Constructive Possession of Marijuana

Throughout this summer, I have had the fortunate opportunity to speak with many parents who are seeking explanation for why their son or daughter was charged with the unlawful possession of marijuana when, in fact, they were not the rightful owners of the controlled substance. “The weed belonged to his friend… it wasn’t even found on him. How is this possible? ”  It doesn’t matter whether it was found in his pockets or not.  Quite frankly it doesn’t matter if the police officer saw the Defendant holding the substance.  The State can find the Defendant guilty if it can demonstrate that the Defendant is aware of its presence and has both the power and intent to control its disposition or use.  In other words, they would have constructive possession of the substance.  So even though your son or daughter may not have actually possessed the marijuana, they could be charged with unlawful possession if incriminating circumstances exist to demonstrate he or she had constructive possession.

This legal anomaly of constructive possession is alien to most parents because it has never visited them before.  So they arrive at a blind assumption that their child is innocent and contesting the charges is the only appropriate course of action.  But can you blame them?  I mean after all they didn’t actually hold the marijuana.   Which is why the State, in many of these cases, looks to the totality of the circumstances. Let me offer you a hypothetical example in order to elaborate on this notion,.  Suppose your son or daughter is driving home from a concert with a friend and their friend, who is driving, decides to pull out their stash of marijuana and begins to smoke.  Your child sees this all happen but chooses not to engage in consuming the substance.  But just before the friends arrive at their final destination, a police officer clocks them traveling 75 mph in a 60 mph zone and decides to initiate a traffic stop.  Panicking, your child decides to grab the marijuana and quickly hide it in the glove box in fear of getting caught with the substance.  The officer then walks up to the car, smells the odor of what appears to be marijuana and the rest is left to your imagination.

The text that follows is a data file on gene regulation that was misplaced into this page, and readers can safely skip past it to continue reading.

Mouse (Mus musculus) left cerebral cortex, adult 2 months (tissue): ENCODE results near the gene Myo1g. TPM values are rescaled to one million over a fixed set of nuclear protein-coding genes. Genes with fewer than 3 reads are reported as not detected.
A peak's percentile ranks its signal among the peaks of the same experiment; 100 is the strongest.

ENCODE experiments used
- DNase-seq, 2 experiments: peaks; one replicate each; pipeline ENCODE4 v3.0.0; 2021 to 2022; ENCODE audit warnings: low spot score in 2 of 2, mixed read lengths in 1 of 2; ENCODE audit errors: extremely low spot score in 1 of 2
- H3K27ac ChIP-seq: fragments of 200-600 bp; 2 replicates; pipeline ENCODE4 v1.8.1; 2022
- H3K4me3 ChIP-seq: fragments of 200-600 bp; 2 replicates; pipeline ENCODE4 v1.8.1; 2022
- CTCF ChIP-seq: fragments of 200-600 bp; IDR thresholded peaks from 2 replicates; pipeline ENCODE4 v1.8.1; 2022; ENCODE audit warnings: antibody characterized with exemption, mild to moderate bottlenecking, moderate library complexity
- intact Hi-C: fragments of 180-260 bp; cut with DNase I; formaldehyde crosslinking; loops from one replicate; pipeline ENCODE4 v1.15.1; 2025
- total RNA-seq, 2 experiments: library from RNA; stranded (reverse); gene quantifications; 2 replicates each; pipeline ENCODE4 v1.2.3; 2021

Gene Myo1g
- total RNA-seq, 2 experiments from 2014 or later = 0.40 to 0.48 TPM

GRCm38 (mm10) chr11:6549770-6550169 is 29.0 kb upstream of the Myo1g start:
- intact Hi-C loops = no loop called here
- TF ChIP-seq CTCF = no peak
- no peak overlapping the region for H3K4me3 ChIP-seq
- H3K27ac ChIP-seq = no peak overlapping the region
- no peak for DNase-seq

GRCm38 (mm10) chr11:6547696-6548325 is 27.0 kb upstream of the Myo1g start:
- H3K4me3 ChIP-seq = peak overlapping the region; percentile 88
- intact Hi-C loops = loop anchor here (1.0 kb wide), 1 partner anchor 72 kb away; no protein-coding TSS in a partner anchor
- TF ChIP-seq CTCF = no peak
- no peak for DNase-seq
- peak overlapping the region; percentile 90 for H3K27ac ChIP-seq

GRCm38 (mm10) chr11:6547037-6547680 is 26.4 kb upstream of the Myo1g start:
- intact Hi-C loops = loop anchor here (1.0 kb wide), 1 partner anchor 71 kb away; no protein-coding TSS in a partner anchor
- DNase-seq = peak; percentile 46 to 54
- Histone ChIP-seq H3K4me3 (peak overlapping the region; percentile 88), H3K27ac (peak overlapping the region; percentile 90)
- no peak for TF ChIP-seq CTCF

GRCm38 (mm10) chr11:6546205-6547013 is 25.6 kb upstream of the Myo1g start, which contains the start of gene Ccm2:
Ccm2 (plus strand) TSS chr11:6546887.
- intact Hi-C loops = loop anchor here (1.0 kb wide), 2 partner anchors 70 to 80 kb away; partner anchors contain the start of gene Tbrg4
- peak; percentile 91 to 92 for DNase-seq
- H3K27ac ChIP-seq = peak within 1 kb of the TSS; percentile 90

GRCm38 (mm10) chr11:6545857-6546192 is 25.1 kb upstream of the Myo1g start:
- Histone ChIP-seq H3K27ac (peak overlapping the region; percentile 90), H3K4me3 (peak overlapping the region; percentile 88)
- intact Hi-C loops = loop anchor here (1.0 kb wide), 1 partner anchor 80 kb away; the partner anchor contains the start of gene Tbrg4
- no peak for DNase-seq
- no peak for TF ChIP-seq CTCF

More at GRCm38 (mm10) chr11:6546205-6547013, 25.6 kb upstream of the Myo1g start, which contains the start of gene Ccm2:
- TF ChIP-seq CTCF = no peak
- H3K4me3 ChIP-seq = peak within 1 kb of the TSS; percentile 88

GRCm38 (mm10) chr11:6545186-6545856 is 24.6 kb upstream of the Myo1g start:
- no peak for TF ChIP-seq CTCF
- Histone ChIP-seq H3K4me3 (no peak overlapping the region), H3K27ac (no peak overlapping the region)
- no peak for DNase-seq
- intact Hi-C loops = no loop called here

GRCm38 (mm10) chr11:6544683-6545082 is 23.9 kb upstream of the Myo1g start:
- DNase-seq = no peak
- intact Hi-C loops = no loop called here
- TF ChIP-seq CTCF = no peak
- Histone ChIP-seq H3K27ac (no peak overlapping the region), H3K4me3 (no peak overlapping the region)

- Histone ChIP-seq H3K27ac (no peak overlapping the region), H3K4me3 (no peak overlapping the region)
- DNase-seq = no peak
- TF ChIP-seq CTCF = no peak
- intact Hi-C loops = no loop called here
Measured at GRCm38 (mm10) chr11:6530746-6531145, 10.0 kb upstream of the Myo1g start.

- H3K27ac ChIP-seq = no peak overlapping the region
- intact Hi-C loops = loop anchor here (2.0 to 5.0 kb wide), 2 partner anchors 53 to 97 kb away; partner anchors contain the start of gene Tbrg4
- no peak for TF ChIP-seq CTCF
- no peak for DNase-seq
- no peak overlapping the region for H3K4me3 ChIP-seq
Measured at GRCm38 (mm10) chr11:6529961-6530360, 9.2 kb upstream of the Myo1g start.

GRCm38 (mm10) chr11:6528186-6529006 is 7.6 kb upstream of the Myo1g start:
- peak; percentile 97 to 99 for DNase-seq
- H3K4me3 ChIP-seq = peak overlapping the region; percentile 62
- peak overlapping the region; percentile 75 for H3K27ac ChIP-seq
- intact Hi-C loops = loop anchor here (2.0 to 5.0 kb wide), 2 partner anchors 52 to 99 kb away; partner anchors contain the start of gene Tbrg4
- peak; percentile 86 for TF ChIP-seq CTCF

Now, what are the circumstances in this case that would rise to the level of constructive possession?  First let’s evaluate the rule of law for a proper application.   The State has the burden to present sufficient evidence of close proximity and incriminating circumstances to show a reasonable inference that the Defendant has the intent and capability to exercise control and dominion.  The defendant (your child) was fully aware of substance and its presence inside the glove box.  They also clearly expressed the power and intent to control its disposition or use when they purposefully grabbed the stash and hid it from view.  When you examine the totality of the circumstances in this case, the close proximity, the exercise of domino or control, and the awareness, you can adequately see how the State can easily meet its burden despite the fact that the substance doesn’t even belong to your child.

So this leaves you in a situation of whether to pursue trial or to consider pursuing a diversion program with the hopes that either avenue will lead to a dismissal of the charges.  Obviously the choice is completely up to your son or daughter but the best decisions arrive from education.  As a legal presence, I feel that their decision will be more informed if you, (the parent(s)) fully comprehend how the sticky fingers of constructive possession can find your children given the circumstances and being in the wrong place at exactly the right time.  So that is why it is increasingly important to speak to a criminal defense attorney attorney who can adequately advise you and your child of the best course of action.  And furthermore, it is our duty as a community to explain to our young adults why the old saying “choose your friends wisely” becomes evermore critical to cases like these.


Cameron Hardesty

Senior Paralegal

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